Thank you for your question regarding the Neutral-to-Earth Bond in the main panel. The short answer to your question is that the neutral-to-earth bond is needed to properly operate the circuit breakers. Over Current Protection Devices (OCPD) such as circuit breakers and fuses actually require a short and intense INCREASE in electrical current (a short) in order to detect the fault and cut the circuit off. Without a sharp and drastic increase in electrical flow, a fault could go on without triggering a circuit breaker to stop the flow. This actually occurs quite often and can be measured easily by checking the amount of current flowing on your earthing conductor. It should be less than 1-amp in most cases. If the current flowing on a earthed conductor is higher than an amp, and you are not in a high-voltage (600V+) environment, it typically indicates an erroneous neutral-to-earth bond somewhere in the system.
To visualize the reason why the neutral-to-earth bond is required, you must consider the entire electrical circuit from a 120-volt outlet all the way back to the utility transformer hanging out on the pole:
- In a properly designed circuit, if a fault were to occur on the 120-volt outlet between the hot-wire and the earth, the current will flow through earthing wire back to the main panel, where it will move to the neutral wire via the neutral-to-earth bond, up to the utility transformer, back down the hot wire to the circuit breaker, tripping the breaker.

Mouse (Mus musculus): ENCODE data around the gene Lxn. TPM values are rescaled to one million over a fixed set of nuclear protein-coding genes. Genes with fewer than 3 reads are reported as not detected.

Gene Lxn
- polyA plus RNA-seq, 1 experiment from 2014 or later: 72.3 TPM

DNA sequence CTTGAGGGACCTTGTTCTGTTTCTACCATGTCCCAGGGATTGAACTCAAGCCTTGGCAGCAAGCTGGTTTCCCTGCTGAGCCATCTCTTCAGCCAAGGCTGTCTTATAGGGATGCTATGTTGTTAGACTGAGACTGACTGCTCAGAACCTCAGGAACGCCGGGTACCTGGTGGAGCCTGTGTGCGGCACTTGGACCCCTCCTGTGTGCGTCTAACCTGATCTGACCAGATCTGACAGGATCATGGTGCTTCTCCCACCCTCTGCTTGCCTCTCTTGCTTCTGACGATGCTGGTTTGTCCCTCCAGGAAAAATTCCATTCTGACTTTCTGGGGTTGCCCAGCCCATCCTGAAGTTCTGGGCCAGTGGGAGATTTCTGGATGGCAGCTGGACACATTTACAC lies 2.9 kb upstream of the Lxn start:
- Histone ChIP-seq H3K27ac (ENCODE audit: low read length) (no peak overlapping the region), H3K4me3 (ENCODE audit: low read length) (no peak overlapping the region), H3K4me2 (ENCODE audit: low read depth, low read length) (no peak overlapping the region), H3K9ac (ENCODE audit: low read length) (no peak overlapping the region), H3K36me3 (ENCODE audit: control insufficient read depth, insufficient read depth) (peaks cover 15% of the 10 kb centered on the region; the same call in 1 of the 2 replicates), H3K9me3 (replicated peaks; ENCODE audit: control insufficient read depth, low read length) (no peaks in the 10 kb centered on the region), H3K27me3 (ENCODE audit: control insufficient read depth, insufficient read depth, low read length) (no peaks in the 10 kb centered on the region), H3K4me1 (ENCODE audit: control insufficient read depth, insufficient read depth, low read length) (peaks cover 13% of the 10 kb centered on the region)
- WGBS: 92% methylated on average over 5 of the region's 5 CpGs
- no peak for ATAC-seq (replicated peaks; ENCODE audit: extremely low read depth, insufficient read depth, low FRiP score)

- In an faulty designed circuit, if a fault were to occur on the 120-volt outlet between the hot-wire and the earth, the current will flow through the earthing wire back to the main panel, where because it does not have a neutral-to-earth bond, the current will be forced through the earthing rod, into and across the earth, and up the utility earthing rod and in to the utility transformer, back down the hot wire to the circuit breaker. The resistance of the earth is almost always to great to allow sufficient current flow to trip the breaker, and you end up with a steady-state earth fault, that never trips the breaker, and this is a hazardous situation indeed. You cannot use the earth as a conductor.
Another issue that can occur, is that multiple (and illegal) neutral-to-earth bonds can exist in the system (only one bond is allowed in the main panel). When this occurs, both the earthing wire and the neutral become current-carrying conductors, which effectively means that you have two (2) neutral wires running in parallel. This divides the current and places electrical energy on to the chassis of all metallic objects within the system. Another hazardous situation.
Also, Arc-flash energy exposure can also go up if you don’t have a solid neutral to earth connection because of the inverse-time curves of circuit breakers.
This subject can be a very difficult concept to understand and the improper application of neutral-to-earth connections can have very serious and life-threatening consequences. If you have any doubts at all, we highly recommend getting a licensed electrician to assist you. We hope this information helps.
The Engineering Team at E&S Earthing Solutions
Photo Credit: http://www.flickr.com/photos/deltamike/2637796725/sizes/o/in/photostream/